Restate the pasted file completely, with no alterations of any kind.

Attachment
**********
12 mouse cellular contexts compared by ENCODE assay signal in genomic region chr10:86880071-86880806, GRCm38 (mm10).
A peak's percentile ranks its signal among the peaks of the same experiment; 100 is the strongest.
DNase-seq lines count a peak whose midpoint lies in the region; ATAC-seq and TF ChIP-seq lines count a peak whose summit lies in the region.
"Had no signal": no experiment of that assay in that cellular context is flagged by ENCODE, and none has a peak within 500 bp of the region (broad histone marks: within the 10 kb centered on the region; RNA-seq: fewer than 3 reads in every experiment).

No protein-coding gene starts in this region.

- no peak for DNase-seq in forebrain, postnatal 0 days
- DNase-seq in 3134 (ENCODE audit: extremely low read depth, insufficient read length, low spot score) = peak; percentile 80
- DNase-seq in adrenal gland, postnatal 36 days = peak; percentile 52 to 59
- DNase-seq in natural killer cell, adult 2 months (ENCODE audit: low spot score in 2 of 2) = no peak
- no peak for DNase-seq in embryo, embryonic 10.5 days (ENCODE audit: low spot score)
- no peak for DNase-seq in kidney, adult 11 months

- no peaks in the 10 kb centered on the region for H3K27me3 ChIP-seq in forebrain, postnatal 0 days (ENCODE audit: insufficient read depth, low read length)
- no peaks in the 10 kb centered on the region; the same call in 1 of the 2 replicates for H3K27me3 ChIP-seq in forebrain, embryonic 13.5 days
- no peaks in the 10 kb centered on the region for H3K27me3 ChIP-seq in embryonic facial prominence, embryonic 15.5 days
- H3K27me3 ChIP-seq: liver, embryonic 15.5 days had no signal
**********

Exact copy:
12 mouse cellular contexts compared by ENCODE assay signal in genomic region chr10:86880071-86880806, GRCm38 (mm10).
A peak's percentile ranks its signal among the peaks of the same experiment; 100 is the strongest.
DNase-seq lines count a peak whose midpoint lies in the region; ATAC-seq and TF ChIP-seq lines count a peak whose summit lies in the region.
"Had no signal": no experiment of that assay in that cellular context is flagged by ENCODE, and none has a peak within 500 bp of the region (broad histone marks: within the 10 kb centered on the region; RNA-seq: fewer than 3 reads in every experiment).

No protein-coding gene starts in this region.

- no peak for DNase-seq in forebrain, postnatal 0 days
- DNase-seq in 3134 (ENCODE audit: extremely low read depth, insufficient read length, low spot score) = peak; percentile 80
- DNase-seq in adrenal gland, postnatal 36 days = peak; percentile 52 to 59
- DNase-seq in natural killer cell, adult 2 months (ENCODE audit: low spot score in 2 of 2) = no peak
- no peak for DNase-seq in embryo, embryonic 10.5 days (ENCODE audit: low spot score)
- no peak for DNase-seq in kidney, adult 11 months

- no peaks in the 10 kb centered on the region for H3K27me3 ChIP-seq in forebrain, postnatal 0 days (ENCODE audit: insufficient read depth, low read length)
- no peaks in the 10 kb centered on the region; the same call in 1 of the 2 replicates for H3K27me3 ChIP-seq in forebrain, embryonic 13.5 days
- no peaks in the 10 kb centered on the region for H3K27me3 ChIP-seq in embryonic facial prominence, embryonic 15.5 days
- H3K27me3 ChIP-seq: liver, embryonic 15.5 days had no signal